"This is laudanum. The Don is very partial to Madeira and I am sure will join you in several glasses if you request. Just a few drops, Kitty. We do not want him to think that he was drugged. For of course, he would know it was you who drugged him."
"And I should tell him that it was you who blackmailed me into doing such a thing," Kitty retorted, with a sharp sidelong look.
"I do not think that you will."
"Because I alone can get you away from here. I tell you, Kitty, that Don Massaredo would not lift a finger to help you get home. Nothing would please him more than to see you here for the rest of his days."
Kitty's hand flew to her bosom, where she let the little vial slide down the front of her dress to rest against her tightly-cinched waistband. "I do not believe you."
"Search your heart, and you will know it is true. Better yet, ask him tonight, and I think he will reveal his true feelings to you."
Kitty stared straight ahead, arms folded, feeling her face harden. "But, then, this is a cruel plan!"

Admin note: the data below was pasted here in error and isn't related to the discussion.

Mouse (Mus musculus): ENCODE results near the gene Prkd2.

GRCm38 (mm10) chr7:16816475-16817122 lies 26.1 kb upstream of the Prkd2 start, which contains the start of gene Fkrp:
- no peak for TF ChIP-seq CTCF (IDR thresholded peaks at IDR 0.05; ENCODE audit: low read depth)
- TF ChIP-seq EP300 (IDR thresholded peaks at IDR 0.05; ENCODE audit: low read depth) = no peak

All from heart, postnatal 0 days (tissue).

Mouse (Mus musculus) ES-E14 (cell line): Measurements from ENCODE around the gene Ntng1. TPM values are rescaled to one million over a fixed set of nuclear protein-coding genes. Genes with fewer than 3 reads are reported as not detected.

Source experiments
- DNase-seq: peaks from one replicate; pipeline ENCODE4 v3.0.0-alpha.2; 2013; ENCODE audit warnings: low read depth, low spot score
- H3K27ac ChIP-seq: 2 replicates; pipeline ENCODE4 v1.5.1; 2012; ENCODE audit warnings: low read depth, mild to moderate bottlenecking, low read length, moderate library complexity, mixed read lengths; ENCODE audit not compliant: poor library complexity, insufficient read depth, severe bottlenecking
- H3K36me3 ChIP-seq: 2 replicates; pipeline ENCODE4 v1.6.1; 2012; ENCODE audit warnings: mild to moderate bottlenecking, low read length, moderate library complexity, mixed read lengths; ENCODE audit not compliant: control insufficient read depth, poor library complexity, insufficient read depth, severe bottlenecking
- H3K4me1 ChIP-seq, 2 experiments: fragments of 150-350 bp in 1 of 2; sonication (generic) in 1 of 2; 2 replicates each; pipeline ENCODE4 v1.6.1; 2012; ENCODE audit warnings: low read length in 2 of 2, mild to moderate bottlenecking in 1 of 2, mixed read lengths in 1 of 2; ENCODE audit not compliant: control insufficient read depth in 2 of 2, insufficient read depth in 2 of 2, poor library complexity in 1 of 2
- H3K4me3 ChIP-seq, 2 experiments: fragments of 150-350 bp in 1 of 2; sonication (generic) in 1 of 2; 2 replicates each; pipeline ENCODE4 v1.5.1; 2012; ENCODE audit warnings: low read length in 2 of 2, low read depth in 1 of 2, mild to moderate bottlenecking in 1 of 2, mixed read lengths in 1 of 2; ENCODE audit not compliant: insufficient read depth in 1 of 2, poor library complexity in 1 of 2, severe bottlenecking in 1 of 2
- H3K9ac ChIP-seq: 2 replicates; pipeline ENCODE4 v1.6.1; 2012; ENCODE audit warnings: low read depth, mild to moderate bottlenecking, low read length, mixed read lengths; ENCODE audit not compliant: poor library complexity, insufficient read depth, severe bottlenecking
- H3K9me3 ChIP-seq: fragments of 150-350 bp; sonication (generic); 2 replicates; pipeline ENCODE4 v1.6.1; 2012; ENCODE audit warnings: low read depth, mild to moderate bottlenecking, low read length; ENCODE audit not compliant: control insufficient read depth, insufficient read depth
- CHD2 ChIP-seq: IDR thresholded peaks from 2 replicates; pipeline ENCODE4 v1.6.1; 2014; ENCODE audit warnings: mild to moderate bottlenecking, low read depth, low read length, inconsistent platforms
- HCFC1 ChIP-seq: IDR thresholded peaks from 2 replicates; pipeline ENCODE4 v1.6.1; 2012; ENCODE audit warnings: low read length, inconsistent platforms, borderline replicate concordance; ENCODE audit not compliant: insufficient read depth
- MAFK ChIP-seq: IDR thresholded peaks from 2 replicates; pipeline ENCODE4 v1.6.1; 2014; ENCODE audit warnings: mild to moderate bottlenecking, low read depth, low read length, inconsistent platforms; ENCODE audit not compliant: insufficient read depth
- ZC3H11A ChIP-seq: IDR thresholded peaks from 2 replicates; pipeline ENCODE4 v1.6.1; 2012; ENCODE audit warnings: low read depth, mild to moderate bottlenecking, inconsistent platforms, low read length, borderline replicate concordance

"Perhaps, but you see your fate has become entwined with my own. Do what I ask, and you shall be returned home to England."
"Why should I trust you?"
"Do you think you can trust me to act in my own self-interest? If we are successful tonight, then surely you can see that it would be most unwise of me to leave you here to bear witness once I have left. Though I do have power over where you English prisoners go from here, Don Massaredo is still the law in El Ferrol. He can dispense justice as he sees fit, yes, even to a visiting French ally."
"But what could he do?'
"He could track me down and return me to stand trial here for any crime he cares to accuse me of."
"And why should I care?"